Two bills work to sell off Kansas one farm at a time
Two proposals with their origins in the Governor's office are designed to work hand in hand to undermine a Kansas way of life and simultaneously cede the state's natural resources to corporate agricultural interests.
One proposal from the Department of Agriculture would upend an 80 year old Kansas law that keeps corporate farming interests out of the state - designed and supported by Republicans at the time of its passage to preserve the Kansas family farm.
The change would allow corporate or foreign agribusiness to enter the state and dominate land and production markets in a way that would likely render the family farmer obsolete, lead to rural depopulation and further erode the state's tax base. To sweeten the pot for huge corporate farm operations, the governor's office is pushing yet several more in a long line of corporate tax breaks, offered under Senate Bill 202. The bill would authorize more than $10 million in sales tax exemptions and corporate tax credits to large agriculture companies that move or invest in Kansas under the High Performance Incentive Program - a move that would at once provide corporate welfare to large commercial interests and reduce revenue for cities, counties and local schools. The High Performance Incentive Program, or HPIP, has traditionally provided tax breaks for companies that provide above average wages in the state, with a requirement that companies document their planned investments before qualifying under HPIP. The breaks include a 10 percent income tax credit for capital investment, a training tax credit, and a sales tax exemption for capital investment costs. Under the new proposal, the tax relief would be retroactive to the 2012 tax year, and would be extended to chicken egg production, sheep and goat farming, cattle feedlots, dairy cattle and milk production and hog and pig farming. Inconceivably, the Kansas Farm Bureau, the Kansas Pork Association and the Kansas Livestock Association have supported both the HPIP expansion and the move to lift Kansas' restrictions on corporate farming - two measures certain to hurt those organizations' members and, eventually, their own ability to help shape farm policy. Such measures, and their aggressive support by the governor, show that Kansas is now governed under a corporate-political complex in which state policy is a joint venture between politicians who literally give away the farm to large multi-national corporations, who, in exchange, help fund those politicians' continued success at election time. While this symbiotic relationship between governance and business might be good for both host and parasite, but it is bad for everyone else who calls Kansas home.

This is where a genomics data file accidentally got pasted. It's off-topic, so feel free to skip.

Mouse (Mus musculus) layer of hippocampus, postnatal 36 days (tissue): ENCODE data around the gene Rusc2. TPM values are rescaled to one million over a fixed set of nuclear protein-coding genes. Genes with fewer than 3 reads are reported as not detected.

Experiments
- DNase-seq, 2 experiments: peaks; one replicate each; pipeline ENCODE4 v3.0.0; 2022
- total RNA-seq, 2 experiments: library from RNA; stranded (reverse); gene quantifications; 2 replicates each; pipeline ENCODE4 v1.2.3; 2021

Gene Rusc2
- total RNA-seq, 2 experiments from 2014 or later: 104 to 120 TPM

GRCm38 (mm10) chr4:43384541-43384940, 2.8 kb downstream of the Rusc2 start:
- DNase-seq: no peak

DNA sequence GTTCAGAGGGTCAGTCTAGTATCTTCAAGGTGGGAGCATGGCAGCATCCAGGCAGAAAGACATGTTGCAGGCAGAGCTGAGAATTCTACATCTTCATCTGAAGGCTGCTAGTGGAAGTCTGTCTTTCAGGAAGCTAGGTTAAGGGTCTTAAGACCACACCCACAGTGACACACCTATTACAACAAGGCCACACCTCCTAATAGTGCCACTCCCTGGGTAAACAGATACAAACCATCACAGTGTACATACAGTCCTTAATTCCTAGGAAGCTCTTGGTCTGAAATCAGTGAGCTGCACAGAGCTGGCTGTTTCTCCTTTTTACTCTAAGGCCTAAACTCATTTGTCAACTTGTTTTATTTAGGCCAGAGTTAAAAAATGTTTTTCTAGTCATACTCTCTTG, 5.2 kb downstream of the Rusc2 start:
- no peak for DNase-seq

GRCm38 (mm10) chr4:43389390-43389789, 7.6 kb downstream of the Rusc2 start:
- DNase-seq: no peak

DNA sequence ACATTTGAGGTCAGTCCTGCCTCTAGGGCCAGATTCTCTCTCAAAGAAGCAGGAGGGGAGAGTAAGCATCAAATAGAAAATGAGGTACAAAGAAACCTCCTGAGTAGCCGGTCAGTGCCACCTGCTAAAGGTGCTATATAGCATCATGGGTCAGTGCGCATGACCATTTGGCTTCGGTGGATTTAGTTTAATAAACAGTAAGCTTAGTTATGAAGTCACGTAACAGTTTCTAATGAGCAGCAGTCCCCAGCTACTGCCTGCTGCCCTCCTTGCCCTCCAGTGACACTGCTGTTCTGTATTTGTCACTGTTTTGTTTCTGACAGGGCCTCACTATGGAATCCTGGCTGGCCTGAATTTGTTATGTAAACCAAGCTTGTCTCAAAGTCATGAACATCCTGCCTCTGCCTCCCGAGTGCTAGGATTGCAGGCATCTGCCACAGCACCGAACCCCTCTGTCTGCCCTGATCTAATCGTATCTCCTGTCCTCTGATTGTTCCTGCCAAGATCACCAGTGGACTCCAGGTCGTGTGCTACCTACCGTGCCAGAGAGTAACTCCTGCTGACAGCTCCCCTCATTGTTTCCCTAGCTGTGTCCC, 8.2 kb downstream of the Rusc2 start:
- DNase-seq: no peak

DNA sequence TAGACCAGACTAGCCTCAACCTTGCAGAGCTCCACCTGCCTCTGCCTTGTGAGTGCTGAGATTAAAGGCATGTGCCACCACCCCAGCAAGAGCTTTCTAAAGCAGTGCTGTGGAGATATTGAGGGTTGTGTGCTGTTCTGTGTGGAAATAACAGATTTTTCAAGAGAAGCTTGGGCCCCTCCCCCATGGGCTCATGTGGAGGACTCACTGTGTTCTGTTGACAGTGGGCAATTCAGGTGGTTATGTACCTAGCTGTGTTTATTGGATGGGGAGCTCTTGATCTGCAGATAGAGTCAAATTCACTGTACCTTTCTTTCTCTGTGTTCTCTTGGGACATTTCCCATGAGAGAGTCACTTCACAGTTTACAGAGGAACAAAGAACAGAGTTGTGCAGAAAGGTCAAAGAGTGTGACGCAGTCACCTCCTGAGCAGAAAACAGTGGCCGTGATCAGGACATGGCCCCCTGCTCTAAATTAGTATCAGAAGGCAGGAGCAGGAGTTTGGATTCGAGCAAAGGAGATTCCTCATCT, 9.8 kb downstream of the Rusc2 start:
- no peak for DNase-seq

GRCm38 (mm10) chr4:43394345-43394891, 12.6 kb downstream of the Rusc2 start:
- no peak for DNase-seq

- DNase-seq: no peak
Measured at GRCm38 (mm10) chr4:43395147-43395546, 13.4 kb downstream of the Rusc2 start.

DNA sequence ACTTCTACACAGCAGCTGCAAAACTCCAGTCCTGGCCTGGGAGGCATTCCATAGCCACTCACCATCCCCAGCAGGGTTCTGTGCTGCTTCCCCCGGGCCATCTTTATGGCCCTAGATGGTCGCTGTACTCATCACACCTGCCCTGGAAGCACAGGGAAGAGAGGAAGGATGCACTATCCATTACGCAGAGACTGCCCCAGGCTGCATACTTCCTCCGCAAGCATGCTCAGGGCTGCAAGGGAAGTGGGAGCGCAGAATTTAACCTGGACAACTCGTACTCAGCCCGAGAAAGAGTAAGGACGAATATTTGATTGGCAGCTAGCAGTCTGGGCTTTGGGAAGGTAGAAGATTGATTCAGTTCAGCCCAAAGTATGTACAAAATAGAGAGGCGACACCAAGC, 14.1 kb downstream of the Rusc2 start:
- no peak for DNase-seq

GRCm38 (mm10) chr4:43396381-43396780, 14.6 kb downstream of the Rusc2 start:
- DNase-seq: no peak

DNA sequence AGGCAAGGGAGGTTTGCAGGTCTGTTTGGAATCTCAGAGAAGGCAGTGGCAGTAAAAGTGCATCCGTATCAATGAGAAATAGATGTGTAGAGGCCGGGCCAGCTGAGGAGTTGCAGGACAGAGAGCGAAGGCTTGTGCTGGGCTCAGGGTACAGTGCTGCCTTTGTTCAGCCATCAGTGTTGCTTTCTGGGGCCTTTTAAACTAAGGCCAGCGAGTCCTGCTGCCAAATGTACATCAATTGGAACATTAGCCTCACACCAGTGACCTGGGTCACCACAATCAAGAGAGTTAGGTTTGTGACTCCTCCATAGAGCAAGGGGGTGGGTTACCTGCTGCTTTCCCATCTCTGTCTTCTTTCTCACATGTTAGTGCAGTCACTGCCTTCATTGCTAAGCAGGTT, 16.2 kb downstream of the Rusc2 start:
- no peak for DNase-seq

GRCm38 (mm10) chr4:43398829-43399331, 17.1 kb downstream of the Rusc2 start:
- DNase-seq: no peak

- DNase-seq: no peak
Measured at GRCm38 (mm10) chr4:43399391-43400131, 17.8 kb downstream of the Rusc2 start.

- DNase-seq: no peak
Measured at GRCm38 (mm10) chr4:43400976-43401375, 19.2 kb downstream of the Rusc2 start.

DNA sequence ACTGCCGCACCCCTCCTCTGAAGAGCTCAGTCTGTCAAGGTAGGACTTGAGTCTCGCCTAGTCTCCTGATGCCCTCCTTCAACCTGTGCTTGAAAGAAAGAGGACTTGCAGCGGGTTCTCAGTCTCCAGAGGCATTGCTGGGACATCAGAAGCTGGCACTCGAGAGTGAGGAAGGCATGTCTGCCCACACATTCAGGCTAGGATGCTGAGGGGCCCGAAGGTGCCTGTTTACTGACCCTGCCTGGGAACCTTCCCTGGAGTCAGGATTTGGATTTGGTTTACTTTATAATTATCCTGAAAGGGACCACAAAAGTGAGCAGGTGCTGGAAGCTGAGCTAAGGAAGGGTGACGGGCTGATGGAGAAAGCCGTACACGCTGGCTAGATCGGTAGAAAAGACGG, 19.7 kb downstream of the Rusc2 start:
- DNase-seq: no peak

Jason Probst is News Editor at The Hutchinson News